A Regency romance that is so funny that it made me laugh out loud is rare, especially when I read quite a few! This novel features the young Marquis of Vidal, son of the Duke of Avon and his wife Leonie, who is notorious for his scandalous ways. Lord Rupert, with all his bluster and banter is back in this novel, and there are some wonderful scenes of his confusion. The Marquis is a mixture of his parents, quick tempered and impetuous, not worried about scandal for himself. He is a gambler, a drinker and certainly not adverse to spending time with women who he has no intention of marrying. While Avon was known for his scandals, and Leonie not adverse to using a gun if available, neither was so reckless as to shoot a fellow gambler. His infamy means that while many people admire him, he is known to take risks and gamble with life. This novel also introduces a Miss Mary Chancellor, who decides to take action when one of Vidal’s plans threatens her sister’s future. This chase across France takes on some farcical elements, and the characters involved are brilliantly drawn. Altogether this is a most enjoyable and entertaining read, and an example of an excellent historical novel.
This novel opens with a mysterious traveller who casually shoots a highwayman and shockingly orders the body to be left. Vidal is soon identified, and his actions give quite the impression of a man who cares more for his appearance than the people around him. He indulges in a night playing cards when alcohol is taken, and ignores advice to finish playing and not get involved in weaponry. Meanwhile Juliana, Vidal’s cousin, has fallen in love with an unsuitable but respectable young man, a Mr. Comyn, and they resolve to go to France to be together. Meanwhile, a young woman called Sophia, superficially attractive but not overly clever, attracts Vidal’s attention , so when he realises he must disappear to France to avoid further trouble he makes it plain that he would like her to accompany him. Her elder sister intercepts a letter confirming the details, and decides that she will impersonate her sister to save her reputation. Vidal discovers the impersonation, and forces her to travel to France. When they arrive, they discover a mutual attraction and Vidal decrees that they must marry in order to save her reputation. Mary refuses as she knows that his parents will never accept the match. What happens then involves fast journeys, accidents and much more.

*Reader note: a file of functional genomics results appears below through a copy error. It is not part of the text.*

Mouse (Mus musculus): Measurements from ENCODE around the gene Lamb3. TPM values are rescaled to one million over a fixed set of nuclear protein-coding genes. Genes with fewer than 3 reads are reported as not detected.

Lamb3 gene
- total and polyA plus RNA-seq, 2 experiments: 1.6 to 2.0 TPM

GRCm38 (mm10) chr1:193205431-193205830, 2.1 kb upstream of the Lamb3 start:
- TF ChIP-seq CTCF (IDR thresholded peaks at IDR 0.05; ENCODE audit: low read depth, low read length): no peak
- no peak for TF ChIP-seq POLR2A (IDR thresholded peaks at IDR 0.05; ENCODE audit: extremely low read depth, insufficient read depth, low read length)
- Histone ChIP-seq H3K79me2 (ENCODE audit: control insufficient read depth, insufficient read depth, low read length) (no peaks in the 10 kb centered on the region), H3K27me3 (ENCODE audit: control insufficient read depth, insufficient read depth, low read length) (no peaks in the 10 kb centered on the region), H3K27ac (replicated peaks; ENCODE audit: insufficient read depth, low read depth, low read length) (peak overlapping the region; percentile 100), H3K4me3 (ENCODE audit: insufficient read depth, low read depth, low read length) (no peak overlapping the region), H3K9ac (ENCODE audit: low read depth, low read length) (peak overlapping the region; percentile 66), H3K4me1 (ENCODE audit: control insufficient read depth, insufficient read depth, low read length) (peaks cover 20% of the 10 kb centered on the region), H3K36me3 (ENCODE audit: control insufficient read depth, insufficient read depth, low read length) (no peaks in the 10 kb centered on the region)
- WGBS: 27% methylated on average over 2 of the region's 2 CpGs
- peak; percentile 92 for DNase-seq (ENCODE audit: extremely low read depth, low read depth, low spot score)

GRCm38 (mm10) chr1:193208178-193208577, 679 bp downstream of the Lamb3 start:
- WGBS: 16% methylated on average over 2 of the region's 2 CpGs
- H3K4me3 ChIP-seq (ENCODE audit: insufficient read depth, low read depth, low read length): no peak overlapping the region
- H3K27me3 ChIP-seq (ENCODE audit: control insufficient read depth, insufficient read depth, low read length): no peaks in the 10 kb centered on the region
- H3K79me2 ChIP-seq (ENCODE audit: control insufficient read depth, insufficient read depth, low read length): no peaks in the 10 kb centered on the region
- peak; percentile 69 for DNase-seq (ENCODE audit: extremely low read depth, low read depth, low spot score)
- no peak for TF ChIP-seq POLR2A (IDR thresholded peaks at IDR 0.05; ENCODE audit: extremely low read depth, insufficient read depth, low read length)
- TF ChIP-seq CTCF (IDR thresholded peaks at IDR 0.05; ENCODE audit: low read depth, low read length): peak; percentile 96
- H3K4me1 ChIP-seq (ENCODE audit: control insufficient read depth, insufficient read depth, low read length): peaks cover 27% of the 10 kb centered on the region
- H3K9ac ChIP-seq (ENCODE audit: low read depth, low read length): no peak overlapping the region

This book does suggest a certain amount of violence from the wealthy which is scarcely acknowledged, and at least one point when Vidal is unduly rough with a woman. Having said that, this is a fantasy written in another age, 1932, about a historic period. Vidal is shown to be genuinely concerned for Mary’s reputation. I really enjoyed this book, which is steeped in the detail of the period, even to Vidal’s valet on some of the problems of dressing a gentleman. Some of my favourite characters from “These Old Shades” continue into this book to great effect. Every character behaves consistently and often humourously, and this book is a joy to read from beginning to end. It is a superb example of Heyer’s ability to create a whole new type of historical novel, and I recommend it to anyone who feels like exploring her Regency novels.
One of the things at this moment is the fact that many of us have more time to read without distractions, or at least different ones. I really enjoy Heyer’s novels when I get into them but to begin with I have to pick my way through the titles rather than names of the characters. This book made me really laugh, as an episode towards the end is really is funny. The characters who are in both books really work in both stories, and in this situation I am glad I read the books in the correct order!